Photo by GRANT KERNAN
Perhaps it was appropriate that voices: Joni Mitchell, the first retrospective of thirty-five years of the artist's work, should open at the Mendel Art Gallery in Saskatoon. It was at the home of Frederick S. Mendel, who founded the gallery in 1964, that Mitchell first saw paintings of such artists as Picasso and Matisse.
Mendel, born in Germany, lived in various European cities and in New York, then moved to Saskatoon's first university city in 1940 and began what became a successful meat processing business. He amassed a large collection of paintings including works by Canada's Group of Seven and Emily Carr, and by American and European giants.
"I felt most touched by van Gogh", Mitchell revealed to New York Times interviewer James Brooke, "Van Gogh was impulsive. For him, art was like sex on the kitchen table."
There was another (unrelated) artistic Mitchell at the formal opening: actress Camille, Mendel's granddaughter (daughter of Joanna Mendel and Cameron Mitchell, the actor best remembered as 'Happy' in the original stage and film production of Death of a Salesman). It was Camille's oldest brother, Robert, who had taken Joni to his grandfather's house to see the collection of paintings.
Camille Mitchell served as mistress of ceremonies at the opening and, with her family, provided support for the exhibition. (Investors Group as the primary sponsor; the Potash Corporation of Saskatchewan and SaskTel were other supporters.)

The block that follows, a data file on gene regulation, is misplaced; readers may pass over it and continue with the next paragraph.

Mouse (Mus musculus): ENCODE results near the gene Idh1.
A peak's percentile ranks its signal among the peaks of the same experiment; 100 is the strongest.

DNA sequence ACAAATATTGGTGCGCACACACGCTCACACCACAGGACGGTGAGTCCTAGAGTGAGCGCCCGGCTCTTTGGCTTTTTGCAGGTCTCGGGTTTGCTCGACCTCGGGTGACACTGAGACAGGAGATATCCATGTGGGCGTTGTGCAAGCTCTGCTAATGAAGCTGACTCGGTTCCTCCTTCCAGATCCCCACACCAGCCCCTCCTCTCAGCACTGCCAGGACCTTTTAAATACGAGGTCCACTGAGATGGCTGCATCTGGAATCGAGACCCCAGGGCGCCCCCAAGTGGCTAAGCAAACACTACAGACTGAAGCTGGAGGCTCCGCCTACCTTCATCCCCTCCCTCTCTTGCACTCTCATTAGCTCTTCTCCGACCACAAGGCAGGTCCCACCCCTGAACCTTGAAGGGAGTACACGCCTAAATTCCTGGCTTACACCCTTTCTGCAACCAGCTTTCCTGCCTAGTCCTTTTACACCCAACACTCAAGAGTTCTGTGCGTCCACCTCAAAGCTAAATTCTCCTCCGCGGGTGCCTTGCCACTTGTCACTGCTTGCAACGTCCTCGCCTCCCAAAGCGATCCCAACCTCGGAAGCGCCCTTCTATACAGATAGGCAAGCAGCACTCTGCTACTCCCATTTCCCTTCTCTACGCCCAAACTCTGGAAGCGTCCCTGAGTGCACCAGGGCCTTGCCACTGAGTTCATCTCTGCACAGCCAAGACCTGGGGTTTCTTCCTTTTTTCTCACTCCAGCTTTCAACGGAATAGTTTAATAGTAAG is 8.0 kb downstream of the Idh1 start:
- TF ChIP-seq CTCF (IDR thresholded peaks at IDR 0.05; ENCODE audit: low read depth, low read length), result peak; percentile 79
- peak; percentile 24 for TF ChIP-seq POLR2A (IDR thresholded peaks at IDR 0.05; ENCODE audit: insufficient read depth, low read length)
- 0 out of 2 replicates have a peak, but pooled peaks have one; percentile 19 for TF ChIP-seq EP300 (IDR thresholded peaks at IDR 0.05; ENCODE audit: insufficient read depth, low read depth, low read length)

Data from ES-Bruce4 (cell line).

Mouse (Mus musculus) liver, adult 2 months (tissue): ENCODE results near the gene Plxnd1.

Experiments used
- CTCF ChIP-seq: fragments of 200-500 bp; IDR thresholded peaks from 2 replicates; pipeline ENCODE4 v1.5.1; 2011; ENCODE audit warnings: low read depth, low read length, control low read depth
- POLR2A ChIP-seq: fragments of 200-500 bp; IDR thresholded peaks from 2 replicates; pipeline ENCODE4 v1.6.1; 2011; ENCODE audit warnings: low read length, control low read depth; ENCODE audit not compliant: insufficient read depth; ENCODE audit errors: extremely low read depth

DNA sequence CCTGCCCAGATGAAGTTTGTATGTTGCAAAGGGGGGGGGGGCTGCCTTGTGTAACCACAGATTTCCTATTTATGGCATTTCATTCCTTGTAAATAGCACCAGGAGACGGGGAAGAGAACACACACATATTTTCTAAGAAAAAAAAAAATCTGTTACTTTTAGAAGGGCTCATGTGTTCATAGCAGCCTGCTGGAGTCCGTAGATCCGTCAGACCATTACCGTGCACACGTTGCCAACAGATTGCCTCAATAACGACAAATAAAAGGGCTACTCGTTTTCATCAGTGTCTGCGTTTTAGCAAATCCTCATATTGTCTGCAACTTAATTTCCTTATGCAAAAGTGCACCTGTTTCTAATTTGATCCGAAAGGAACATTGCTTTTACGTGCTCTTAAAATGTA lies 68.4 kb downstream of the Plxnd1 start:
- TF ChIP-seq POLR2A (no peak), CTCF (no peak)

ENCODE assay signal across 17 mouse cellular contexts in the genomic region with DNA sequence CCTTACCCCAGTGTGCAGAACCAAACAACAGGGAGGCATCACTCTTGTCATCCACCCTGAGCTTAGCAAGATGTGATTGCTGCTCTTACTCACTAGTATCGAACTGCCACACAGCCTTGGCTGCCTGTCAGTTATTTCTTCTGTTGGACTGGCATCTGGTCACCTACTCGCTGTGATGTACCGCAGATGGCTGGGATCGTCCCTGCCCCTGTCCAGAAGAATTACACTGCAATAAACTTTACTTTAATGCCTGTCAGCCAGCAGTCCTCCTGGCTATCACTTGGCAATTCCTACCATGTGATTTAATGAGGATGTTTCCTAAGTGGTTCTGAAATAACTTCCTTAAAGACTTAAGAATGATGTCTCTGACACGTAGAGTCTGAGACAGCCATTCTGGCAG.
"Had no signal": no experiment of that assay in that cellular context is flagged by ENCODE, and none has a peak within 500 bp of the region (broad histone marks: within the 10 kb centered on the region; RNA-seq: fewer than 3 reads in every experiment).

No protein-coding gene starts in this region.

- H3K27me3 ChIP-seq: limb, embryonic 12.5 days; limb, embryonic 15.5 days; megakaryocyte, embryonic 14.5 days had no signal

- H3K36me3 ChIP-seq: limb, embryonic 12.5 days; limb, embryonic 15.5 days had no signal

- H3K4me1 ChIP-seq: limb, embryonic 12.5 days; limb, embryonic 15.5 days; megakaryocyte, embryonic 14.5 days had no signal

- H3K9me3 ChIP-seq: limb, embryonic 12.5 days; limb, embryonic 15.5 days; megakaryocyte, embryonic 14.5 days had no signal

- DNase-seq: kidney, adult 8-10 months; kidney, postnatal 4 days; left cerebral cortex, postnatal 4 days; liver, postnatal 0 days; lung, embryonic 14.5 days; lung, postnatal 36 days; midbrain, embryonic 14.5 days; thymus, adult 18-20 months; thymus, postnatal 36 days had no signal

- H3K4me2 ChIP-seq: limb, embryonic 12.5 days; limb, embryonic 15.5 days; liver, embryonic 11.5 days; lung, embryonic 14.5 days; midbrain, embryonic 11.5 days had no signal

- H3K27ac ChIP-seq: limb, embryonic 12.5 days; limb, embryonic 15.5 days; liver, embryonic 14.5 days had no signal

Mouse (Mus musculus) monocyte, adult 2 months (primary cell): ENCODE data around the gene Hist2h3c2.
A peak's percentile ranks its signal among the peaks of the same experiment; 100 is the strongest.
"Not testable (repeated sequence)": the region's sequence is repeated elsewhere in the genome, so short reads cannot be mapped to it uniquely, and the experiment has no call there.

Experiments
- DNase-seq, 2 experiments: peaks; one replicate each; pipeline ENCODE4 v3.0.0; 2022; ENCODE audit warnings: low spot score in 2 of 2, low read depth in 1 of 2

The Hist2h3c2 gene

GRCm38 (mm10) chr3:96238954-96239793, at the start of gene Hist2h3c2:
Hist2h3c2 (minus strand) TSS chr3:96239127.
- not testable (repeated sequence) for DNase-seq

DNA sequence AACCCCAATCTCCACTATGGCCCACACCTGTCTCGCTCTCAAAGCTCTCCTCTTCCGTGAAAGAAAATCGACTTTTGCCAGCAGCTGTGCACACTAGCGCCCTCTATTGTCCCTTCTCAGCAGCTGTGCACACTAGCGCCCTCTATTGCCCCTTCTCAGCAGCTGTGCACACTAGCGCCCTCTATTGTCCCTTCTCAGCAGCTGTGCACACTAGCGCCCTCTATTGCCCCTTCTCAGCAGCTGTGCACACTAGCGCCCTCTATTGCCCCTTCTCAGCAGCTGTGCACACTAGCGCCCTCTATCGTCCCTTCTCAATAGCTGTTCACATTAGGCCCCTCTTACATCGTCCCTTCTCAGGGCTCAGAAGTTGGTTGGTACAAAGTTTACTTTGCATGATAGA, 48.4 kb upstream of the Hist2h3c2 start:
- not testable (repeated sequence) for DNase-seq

The Mendel presented more than 85 works, matching them with illuminated enlargements of the artist's lyrics and poems, and the gallery was flooded with the sound of Mitchell's voice, in song.
All worked together, as Mitchell calls her songs "audio paintings". In one of the most famous, 'A Case of You', she wrote "I am a lonely painter, living in a box of paints". Gilles Herbert, director of the Mendel and curator of voices: Joni Mitchell, told Brooke "She will talk about colour chiming or tension built up because of discord……She talks about harmony, she talks about resonance. These are the terms she uses to describe her art."
Some of Mitchell's paintings have a direct reference to music and musicians: Mingus Down in Mexico, Round About Midnight, Black Orpheus. Others - Homage to Matisse, Georgia O'Keefe's Rainbarrel - salute painters. And then there are pictures that carry the titles of Mitchell's songs and albums: Both Sides 1 and 2, Taming the Tiger.
Curator Herbert said Mitchell's songs had a "considerable influence on me in my late teens and when in university". And, her music's impact proved so pervasive, "it has always been with me".
But Herbert truly became a fan after meeting her, finding her "incredibly witty, really bright, a pleasure to be around". He won't soon forget being with her as she edited Both Sides Now while "bombing down Sunset Boulevard".
There have been invitations from galleries in Canada, the US and Europe, but Mitchell's primary interest was having the show in Saskatoon in a gallery only a mile from her parents' home.